|Why, yes! Math DOES own bunny slippers. You wanna fight about it??|
I was really scared to come to school today. I am wary when lessons go well because I'm always waiting for the other shoe to drop. It's an awful feeling and I wish I could kick it.
I want to wake up in the morning and think "Man! Yesterday was awesome! I can't wait to push it forward today into something even better! I'm going to ride that momentum as far as it goes!"
I hate that I wake up and think "Man! Yesterday was awesome! I wish I could continue that momentum."
I deeply worry that many of my students think "I worked super hard yesterday! I'm done for the week."
I worry that they think this because I've heard them say it.
So today, riding on my own energy high from yesterday, and capitalizing on a large number of students out for various events, I kept my energy up and pushed forward.
And it worked!!
Geometry ended up being another stand-up comedy routine with some trig thrown in here and there. I do feel badly about not covering as much content, but I think it's vital to build relationships with students and making my classroom a positive place for them to be a huge step in that direction.
There was a track meet at a neighboring school district today, so a large portion of my pre-algebra students were gone, making the class a very manageable size. There were two students hitting each other right from the beginning and I had them both step outside the room until they calmed down. Once they returned, they were fairly productive. I had to remove one of them again for instigating with other students, but another couple of minutes outside to think about his behavior and he was back to being awesome. I need a time-out space...
Once we got into the lesson, we continued from where we were yesterday and talked more about percent of change. I asked if any students had jobs and how much they made. Donald works with his dad and gets paid $100 a week.
I set up the scenario that after a hard week of working, Donald gets his $100 and goes to McDonald's. He orders $4 worth of food. A homeless man, after a day of begging, has made $10 and orders the same food as Donald. Who is more effected by the amount of money spent?
We were able to draw back on the example yesterday where I took 1 jellybean from a student with 10 and 1 from a student with 2. We talked about how, even though Donald and the homeless man spent the same amount of money, that money had different value to each person.
I extended the example where, with his $100, Donald could choose between the $1 cheeseburger or the $2 double cheeseburger. The students agreed that the burger he chose would have little or nothing to do with the price because how small a piece of his total it was, but for the homeless man, the piece would be much bigger and he would almost always make a decision based on price. It was an excellent discussion and I was incredibly proud of the logical progress than many of the students displayed.
In period 8/9, however, I got about 15-20 minutes into the lesson before I had to remove several disruptive students and the ones remaining began arguing with me about the price of the burgers and the color ink I was using on the board.
When I said that the student was going to McDonald's, they started yelling about how they don't like McDonald's and they would rather go to Wendy's and they would order a chicken sandwich instead of a burger.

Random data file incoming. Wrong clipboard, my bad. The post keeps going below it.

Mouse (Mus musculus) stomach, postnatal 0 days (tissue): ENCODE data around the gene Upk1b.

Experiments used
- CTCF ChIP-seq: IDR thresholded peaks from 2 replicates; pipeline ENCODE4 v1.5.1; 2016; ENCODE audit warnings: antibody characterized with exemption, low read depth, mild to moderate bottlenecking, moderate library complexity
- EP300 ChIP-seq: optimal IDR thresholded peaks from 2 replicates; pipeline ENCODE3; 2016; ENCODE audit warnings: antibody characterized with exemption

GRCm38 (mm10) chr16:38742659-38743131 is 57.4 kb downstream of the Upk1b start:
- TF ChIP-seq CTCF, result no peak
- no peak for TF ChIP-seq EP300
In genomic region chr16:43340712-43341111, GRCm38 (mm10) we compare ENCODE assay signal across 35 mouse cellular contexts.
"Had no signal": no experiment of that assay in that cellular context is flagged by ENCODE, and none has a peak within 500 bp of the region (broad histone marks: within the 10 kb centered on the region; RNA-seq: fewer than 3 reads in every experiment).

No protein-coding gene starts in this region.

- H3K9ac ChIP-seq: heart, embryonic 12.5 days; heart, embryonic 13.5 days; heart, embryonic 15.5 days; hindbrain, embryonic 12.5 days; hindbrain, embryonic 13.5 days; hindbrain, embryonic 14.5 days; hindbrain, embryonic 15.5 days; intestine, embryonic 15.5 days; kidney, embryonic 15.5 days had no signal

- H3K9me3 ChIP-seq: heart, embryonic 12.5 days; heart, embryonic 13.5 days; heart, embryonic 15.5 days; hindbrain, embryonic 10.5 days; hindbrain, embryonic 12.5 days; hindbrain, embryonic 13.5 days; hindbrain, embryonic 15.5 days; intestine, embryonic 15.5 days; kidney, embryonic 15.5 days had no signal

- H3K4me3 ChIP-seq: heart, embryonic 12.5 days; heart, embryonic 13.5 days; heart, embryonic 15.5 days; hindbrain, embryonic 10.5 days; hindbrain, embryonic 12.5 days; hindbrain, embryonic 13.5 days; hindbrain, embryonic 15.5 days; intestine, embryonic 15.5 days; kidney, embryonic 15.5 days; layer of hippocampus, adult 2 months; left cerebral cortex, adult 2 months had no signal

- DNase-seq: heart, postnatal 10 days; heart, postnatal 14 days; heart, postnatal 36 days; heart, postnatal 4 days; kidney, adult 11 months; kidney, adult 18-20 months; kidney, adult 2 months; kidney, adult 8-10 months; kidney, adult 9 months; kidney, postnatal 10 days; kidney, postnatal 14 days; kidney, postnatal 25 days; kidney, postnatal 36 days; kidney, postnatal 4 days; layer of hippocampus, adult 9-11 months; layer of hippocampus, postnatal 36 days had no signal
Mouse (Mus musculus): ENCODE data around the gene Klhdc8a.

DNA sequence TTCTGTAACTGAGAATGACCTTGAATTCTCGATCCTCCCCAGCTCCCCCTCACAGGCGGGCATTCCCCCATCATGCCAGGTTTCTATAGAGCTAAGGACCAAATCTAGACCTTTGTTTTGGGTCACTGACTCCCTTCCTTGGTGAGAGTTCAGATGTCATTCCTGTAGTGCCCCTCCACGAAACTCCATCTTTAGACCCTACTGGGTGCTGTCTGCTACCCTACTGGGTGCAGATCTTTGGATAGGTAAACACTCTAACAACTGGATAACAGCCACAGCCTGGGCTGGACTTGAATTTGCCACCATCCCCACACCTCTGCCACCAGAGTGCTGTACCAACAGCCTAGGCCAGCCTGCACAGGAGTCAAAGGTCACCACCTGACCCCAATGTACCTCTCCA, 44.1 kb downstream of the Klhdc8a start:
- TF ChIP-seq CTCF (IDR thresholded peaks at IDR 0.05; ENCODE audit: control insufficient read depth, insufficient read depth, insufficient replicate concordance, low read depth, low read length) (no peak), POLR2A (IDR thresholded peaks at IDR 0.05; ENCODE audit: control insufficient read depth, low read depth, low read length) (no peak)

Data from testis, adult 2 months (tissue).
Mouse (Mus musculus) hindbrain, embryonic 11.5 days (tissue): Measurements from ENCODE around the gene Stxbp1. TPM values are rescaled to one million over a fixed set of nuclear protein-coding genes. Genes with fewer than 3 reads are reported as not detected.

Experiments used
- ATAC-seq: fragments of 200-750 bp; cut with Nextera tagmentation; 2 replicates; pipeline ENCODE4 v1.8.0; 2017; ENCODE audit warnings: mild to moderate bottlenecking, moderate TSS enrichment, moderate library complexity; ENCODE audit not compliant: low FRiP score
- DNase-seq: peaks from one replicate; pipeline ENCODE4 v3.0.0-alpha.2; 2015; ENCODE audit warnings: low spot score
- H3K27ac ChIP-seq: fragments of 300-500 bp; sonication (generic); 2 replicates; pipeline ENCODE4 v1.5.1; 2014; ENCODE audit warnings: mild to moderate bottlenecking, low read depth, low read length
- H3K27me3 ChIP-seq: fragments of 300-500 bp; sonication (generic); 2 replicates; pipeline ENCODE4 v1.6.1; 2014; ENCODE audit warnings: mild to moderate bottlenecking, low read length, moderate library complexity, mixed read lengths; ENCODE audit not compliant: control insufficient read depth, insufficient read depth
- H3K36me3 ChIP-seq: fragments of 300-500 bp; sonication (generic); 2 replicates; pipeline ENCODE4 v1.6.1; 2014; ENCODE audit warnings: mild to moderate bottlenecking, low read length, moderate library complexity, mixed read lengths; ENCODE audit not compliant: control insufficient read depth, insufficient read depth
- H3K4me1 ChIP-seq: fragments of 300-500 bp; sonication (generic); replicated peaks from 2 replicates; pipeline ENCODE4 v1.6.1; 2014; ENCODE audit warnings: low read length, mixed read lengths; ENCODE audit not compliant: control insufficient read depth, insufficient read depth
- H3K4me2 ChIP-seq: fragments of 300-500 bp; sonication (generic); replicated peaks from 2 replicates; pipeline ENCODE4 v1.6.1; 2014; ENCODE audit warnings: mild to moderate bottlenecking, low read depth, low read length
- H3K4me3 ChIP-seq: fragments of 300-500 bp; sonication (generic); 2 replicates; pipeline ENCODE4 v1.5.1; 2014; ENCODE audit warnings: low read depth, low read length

It annoyed me so greatly that I put myself in time-out. When I cooled down and re-entered the learning space, I pulled up the practice problems that we got to in the last 5 minutes of the other class. We spent the next 40 minutes working on those, grinding through the calculations and not having any application or higher purpose.
They were engaged. They asked good procedural questions and I was able to branch out a little bit with multiple approaches to the problems.
I was disappointed at the lack of higher-level thinking, but satisfied with their level of engagement. I will be content with what I was able to get out of them, regroup and attack again tomorrow.
I think they were able to sense that I was done messing around with them. When I had brought myself back from time out, I was polite, kind and understanding, but not friendly. They knew they had pushed me too far and they were excellent for the rest of the class.
I'll thank them tomorrow for their hard work and ask if maybe we could start that way instead of getting there after I get too pissed off to teach. I think they will be receptive.
Bonus: Here is yesterday's picture that I forgot to take...
The self time-out thing is really effective. Ive resorted to it only a handful of times since I've been teaching, but it always makes an impression. Sometimes I have even done something as simple as announcing 'I'm going to go get a drink of water now. I'll be back in a minute or two and we'll get back to work.' No hysterics, no yelling, just a calm message. I think it speaks to the relationship you've developed that they cared enough about your obvious frustration
The self time-out thing is really effective. Ive resorted to it only a handful of times since I've been teaching, but it always makes an impression. Sometimes I have even done something as simple as announcing 'I'm going to go get a drink of water now. Australian lotto results I'll be back in a minute or two and we'll get back to work.' No hysterics, no yelling, just a calm message. I think it speaks to the relationship you've developed that they cared enough about your obvious frustrationReplyDelete
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